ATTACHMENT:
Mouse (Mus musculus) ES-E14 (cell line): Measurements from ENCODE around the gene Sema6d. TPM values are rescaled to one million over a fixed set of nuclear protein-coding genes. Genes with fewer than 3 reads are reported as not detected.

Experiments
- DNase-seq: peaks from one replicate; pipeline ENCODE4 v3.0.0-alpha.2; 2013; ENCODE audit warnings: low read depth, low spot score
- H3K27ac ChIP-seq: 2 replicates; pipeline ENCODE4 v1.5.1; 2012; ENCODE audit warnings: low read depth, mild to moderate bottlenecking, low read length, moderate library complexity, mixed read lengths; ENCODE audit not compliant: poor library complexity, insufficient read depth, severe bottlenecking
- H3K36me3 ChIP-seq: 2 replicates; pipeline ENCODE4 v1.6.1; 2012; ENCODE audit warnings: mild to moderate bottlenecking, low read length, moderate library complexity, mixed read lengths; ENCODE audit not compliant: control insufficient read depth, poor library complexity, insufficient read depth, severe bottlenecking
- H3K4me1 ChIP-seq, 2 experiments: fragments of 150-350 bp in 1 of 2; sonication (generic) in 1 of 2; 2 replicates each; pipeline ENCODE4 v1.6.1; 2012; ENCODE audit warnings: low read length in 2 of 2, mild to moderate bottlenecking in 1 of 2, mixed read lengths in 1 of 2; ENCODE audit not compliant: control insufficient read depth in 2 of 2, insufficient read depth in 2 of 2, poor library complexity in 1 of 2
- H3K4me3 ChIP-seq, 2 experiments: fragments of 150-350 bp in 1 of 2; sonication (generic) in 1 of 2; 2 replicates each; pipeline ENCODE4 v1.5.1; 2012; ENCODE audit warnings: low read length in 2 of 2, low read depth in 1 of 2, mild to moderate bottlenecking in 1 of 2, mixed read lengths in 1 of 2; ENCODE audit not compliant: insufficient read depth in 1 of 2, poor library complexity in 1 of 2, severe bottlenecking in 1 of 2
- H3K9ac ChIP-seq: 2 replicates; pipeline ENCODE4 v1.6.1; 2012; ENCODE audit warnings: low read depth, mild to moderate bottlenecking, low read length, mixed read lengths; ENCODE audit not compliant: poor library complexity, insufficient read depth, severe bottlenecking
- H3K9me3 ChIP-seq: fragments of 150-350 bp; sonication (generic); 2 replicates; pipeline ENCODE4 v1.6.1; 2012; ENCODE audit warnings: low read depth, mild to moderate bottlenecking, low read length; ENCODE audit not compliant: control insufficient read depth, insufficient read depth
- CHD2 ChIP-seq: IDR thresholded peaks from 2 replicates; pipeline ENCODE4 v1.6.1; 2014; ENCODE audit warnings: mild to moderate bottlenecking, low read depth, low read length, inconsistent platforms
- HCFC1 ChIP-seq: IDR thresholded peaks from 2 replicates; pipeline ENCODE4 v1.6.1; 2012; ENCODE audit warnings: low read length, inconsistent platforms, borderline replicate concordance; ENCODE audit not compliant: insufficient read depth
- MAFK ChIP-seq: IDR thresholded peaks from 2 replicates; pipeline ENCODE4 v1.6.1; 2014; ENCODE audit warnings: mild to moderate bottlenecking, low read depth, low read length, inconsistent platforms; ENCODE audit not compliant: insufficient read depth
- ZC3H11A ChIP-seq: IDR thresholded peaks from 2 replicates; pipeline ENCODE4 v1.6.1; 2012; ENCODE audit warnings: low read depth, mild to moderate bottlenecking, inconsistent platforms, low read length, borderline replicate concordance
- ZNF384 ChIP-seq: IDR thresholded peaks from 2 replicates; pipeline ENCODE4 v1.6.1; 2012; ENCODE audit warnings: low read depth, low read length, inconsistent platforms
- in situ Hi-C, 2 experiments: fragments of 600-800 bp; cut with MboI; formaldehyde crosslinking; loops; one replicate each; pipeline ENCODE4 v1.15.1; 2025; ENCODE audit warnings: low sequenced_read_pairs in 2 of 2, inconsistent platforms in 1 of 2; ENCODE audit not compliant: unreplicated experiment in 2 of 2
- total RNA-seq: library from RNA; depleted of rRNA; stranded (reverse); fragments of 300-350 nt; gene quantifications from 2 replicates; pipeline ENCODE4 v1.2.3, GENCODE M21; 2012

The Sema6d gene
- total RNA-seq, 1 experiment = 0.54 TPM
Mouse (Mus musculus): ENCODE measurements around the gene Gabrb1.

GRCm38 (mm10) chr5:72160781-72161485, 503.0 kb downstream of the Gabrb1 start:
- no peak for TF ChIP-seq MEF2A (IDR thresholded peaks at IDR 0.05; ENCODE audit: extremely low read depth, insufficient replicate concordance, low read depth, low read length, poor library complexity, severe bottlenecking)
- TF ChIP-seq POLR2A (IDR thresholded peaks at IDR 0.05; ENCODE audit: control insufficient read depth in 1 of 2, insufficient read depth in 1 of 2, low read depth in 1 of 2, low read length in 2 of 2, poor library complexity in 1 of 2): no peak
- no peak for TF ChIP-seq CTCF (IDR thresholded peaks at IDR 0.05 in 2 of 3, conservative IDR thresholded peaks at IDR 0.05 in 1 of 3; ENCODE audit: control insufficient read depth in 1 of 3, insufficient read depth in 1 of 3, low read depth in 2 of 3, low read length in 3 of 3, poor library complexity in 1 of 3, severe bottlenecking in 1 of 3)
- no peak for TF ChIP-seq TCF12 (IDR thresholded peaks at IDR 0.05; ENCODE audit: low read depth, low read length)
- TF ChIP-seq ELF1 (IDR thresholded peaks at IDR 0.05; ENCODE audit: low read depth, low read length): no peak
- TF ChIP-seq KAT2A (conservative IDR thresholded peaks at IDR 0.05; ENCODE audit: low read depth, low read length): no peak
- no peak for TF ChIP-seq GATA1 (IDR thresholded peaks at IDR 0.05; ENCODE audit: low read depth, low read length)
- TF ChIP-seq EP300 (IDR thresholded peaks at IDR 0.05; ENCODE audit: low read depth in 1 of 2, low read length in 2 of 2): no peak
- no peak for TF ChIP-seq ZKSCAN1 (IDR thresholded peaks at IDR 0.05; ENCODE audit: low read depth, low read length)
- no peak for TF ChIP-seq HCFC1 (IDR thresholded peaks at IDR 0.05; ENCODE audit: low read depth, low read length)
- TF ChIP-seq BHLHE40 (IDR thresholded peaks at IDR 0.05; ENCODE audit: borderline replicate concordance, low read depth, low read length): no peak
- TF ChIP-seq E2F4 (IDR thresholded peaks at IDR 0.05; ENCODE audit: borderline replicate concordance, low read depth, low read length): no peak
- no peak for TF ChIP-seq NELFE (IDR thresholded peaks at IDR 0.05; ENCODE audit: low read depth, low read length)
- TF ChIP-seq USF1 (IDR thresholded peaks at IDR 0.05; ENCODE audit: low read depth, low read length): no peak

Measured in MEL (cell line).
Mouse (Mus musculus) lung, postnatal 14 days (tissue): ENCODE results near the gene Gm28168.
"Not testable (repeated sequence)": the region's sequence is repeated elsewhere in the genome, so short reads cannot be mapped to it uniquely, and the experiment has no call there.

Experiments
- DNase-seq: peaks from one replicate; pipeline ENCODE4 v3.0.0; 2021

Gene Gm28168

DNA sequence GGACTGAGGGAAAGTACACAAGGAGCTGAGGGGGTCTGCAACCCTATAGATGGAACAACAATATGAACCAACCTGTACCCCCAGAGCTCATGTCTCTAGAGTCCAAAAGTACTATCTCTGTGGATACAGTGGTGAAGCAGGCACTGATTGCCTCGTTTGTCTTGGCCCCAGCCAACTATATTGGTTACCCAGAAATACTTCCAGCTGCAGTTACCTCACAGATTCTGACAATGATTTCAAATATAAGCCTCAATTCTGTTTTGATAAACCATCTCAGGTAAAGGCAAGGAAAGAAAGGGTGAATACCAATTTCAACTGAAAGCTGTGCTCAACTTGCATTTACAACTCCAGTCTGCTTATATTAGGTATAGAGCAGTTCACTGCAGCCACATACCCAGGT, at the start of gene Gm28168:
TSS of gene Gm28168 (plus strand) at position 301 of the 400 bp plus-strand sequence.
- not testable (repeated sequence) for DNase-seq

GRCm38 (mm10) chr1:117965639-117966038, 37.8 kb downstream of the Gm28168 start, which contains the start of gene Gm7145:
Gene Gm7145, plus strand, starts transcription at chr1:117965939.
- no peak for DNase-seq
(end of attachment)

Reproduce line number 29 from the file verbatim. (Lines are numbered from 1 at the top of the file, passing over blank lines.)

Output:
- no peak for TF ChIP-seq ZKSCAN1 (IDR thresholded peaks at IDR 0.05; ENCODE audit: low read depth, low read length)